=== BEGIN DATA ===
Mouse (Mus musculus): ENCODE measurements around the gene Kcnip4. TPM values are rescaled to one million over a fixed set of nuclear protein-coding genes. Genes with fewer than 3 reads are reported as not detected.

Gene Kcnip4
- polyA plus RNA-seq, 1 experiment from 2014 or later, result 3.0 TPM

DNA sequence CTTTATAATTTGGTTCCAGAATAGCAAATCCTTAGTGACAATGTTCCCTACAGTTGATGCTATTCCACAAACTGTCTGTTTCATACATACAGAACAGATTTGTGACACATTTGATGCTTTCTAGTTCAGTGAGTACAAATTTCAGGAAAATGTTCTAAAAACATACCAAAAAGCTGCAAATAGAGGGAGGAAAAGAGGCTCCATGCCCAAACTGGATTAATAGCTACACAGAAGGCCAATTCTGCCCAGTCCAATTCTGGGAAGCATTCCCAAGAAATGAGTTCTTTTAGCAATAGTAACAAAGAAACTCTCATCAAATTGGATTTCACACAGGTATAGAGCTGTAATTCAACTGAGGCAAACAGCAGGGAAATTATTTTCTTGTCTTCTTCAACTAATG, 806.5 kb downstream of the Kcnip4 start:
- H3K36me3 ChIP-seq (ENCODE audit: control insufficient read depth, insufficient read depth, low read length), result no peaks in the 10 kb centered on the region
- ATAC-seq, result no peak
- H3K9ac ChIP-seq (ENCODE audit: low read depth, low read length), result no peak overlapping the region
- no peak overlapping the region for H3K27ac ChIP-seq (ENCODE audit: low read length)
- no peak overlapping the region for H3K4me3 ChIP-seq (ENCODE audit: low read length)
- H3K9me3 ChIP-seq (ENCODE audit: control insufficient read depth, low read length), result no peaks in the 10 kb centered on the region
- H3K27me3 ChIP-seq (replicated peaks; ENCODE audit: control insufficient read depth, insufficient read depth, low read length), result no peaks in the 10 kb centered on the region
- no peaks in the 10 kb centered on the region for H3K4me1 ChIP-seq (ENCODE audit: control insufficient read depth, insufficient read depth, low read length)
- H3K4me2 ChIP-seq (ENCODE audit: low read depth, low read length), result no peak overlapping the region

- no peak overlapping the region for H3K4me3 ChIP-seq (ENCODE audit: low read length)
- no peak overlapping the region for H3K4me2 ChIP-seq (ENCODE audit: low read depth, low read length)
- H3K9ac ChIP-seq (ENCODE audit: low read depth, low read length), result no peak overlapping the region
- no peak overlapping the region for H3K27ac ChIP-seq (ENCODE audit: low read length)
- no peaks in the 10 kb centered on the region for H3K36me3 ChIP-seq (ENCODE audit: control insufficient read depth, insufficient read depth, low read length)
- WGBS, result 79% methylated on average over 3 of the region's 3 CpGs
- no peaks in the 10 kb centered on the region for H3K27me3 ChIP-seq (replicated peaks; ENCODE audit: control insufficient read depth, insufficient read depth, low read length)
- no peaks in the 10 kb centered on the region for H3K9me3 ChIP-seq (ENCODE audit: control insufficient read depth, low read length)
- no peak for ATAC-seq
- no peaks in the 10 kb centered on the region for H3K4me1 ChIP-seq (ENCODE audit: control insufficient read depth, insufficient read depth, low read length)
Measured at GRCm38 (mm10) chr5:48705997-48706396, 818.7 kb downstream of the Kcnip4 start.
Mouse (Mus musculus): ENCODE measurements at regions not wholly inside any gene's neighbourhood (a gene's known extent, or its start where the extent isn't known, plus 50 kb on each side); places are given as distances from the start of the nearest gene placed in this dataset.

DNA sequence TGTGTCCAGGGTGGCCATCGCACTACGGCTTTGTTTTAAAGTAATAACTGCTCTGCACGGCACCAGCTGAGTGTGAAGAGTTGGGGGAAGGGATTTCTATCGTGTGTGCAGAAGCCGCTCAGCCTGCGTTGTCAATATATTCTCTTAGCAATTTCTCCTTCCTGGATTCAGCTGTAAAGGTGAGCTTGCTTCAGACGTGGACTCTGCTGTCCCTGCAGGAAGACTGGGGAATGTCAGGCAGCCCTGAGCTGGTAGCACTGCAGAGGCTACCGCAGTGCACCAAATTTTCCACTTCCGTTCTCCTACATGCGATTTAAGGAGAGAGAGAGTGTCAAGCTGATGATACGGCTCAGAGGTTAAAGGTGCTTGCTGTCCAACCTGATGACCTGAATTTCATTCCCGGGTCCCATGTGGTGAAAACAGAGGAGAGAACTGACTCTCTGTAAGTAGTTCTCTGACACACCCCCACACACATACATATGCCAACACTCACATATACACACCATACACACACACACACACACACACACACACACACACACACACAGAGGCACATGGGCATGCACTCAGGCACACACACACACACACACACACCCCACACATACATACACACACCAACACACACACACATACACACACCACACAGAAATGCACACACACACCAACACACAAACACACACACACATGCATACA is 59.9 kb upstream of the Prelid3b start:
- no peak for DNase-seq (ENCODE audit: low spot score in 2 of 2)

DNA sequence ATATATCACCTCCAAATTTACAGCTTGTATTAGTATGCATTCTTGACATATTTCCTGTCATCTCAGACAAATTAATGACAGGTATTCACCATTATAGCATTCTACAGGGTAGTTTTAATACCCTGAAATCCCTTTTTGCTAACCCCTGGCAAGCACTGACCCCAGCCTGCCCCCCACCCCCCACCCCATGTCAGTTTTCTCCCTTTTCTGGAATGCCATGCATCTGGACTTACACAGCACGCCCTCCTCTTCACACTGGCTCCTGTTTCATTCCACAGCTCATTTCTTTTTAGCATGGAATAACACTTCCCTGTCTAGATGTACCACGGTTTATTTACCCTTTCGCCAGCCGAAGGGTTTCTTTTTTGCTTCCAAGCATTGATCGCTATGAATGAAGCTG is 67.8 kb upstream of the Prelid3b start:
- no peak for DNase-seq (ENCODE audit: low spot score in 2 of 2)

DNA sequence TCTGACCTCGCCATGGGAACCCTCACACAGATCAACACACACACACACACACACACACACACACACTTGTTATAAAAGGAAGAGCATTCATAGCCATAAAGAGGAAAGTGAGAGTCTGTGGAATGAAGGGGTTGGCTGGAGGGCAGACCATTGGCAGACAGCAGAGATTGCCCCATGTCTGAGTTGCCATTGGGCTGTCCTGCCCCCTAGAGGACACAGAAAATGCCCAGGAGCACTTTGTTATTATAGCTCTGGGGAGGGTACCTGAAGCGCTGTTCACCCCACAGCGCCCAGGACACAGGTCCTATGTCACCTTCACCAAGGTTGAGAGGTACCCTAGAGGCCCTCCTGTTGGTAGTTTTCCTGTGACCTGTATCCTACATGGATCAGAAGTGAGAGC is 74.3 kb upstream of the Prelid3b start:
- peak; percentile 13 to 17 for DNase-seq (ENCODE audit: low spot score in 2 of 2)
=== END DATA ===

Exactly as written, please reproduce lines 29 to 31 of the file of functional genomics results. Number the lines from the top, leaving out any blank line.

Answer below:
- no peak for DNase-seq (ENCODE audit: low spot score in 2 of 2)

DNA sequence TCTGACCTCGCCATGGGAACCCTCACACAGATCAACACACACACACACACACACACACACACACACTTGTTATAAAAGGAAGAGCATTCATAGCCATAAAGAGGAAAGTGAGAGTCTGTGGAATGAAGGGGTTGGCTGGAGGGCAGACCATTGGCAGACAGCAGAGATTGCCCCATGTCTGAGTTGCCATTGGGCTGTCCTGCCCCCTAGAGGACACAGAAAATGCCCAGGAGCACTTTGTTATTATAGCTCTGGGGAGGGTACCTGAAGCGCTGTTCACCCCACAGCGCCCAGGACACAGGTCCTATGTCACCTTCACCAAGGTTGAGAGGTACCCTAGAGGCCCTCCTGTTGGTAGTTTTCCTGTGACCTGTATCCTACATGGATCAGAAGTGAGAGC is 74.3 kb upstream of the Prelid3b start:
- peak; percentile 13 to 17 for DNase-seq (ENCODE audit: low spot score in 2 of 2)